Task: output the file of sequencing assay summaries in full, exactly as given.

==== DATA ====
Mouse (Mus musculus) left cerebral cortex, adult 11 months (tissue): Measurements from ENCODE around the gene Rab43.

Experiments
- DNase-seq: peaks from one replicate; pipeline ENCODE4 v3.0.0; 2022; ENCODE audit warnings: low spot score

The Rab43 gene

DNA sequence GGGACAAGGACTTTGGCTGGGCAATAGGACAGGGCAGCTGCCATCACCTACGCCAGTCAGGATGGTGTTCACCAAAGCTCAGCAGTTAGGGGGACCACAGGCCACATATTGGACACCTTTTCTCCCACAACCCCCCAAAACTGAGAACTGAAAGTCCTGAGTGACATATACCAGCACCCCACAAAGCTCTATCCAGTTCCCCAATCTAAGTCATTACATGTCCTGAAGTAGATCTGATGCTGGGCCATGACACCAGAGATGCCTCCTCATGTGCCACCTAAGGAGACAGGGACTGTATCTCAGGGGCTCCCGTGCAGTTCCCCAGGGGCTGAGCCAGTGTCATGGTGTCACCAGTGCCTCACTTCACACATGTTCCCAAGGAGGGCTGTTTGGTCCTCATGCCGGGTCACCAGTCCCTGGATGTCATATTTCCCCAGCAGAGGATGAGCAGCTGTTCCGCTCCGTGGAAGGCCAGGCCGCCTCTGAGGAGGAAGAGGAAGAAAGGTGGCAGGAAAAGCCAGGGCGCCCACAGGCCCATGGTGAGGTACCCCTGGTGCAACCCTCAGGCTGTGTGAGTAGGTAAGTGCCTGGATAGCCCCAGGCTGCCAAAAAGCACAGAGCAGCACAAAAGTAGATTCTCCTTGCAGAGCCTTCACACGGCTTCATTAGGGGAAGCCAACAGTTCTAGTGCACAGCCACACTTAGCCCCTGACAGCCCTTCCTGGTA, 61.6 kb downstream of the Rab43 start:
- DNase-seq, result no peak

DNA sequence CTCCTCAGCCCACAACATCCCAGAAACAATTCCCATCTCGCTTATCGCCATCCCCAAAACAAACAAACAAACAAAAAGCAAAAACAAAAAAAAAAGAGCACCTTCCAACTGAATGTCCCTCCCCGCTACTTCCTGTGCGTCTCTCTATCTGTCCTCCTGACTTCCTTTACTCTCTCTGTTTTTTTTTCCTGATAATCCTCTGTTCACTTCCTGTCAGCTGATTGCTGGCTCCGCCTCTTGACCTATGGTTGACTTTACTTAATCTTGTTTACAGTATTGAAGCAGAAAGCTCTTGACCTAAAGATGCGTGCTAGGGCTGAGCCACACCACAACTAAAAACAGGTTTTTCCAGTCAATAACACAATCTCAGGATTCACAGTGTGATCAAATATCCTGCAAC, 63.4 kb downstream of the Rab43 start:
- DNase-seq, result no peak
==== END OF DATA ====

Mouse (Mus musculus) left cerebral cortex, adult 11 months (tissue): Measurements from ENCODE around the gene Rab43.

Experiments
- DNase-seq: peaks from one replicate; pipeline ENCODE4 v3.0.0; 2022; ENCODE audit warnings: low spot score

The Rab43 gene

DNA sequence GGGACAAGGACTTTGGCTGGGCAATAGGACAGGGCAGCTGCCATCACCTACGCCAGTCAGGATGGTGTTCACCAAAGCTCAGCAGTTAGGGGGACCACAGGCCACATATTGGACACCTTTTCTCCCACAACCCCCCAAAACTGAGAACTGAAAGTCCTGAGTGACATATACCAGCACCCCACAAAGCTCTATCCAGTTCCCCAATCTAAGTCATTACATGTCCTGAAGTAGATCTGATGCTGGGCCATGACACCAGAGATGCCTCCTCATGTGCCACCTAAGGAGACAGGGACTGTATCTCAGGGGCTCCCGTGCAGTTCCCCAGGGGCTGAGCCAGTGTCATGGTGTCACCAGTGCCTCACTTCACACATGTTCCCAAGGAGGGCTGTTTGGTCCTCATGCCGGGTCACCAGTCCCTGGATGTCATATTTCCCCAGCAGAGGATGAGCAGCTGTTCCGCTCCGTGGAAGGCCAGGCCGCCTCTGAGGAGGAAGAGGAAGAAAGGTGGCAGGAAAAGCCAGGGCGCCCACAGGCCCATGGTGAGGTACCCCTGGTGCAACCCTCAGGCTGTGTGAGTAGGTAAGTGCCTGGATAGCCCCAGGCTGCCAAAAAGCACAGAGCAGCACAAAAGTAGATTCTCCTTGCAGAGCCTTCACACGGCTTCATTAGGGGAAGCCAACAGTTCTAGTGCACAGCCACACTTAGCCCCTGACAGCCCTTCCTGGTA, 61.6 kb downstream of the Rab43 start:
- DNase-seq, result no peak

DNA sequence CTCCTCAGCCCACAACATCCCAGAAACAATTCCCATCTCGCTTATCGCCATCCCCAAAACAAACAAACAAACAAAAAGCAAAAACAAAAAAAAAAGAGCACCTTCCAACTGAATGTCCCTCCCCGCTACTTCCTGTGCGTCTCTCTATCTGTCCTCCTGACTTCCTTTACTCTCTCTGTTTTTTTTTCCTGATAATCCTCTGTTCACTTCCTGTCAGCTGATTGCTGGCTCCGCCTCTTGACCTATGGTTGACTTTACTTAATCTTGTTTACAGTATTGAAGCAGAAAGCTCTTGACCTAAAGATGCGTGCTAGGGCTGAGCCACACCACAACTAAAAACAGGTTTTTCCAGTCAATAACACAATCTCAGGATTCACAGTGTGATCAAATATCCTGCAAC, 63.4 kb downstream of the Rab43 start:
- DNase-seq, result no peak